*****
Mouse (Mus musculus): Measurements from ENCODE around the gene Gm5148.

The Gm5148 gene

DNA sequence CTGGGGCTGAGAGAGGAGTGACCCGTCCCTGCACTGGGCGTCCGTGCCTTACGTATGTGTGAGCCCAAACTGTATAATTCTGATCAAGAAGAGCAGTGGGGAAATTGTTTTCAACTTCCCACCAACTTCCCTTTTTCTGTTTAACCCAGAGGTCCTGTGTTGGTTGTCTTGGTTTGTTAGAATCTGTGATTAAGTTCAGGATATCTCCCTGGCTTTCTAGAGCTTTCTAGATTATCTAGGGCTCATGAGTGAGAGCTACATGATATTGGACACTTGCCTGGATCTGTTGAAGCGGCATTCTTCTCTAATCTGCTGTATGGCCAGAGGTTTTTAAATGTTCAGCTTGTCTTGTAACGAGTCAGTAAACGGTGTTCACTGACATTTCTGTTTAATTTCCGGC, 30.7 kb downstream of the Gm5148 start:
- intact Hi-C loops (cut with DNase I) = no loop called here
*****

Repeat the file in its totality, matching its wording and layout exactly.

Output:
Mouse (Mus musculus): Measurements from ENCODE around the gene Gm5148.

The Gm5148 gene

DNA sequence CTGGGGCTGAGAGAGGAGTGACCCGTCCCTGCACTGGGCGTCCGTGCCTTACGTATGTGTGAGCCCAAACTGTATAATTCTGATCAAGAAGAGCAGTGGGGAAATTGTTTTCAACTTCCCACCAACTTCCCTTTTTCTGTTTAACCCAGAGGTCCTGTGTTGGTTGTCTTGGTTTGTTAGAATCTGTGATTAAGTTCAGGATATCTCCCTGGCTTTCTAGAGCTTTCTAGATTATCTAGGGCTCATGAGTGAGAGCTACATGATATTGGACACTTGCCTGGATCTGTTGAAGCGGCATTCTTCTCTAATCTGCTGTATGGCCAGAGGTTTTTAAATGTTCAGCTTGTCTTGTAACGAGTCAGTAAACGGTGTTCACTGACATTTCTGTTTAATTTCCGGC, 30.7 kb downstream of the Gm5148 start:
- intact Hi-C loops (cut with DNase I) = no loop called here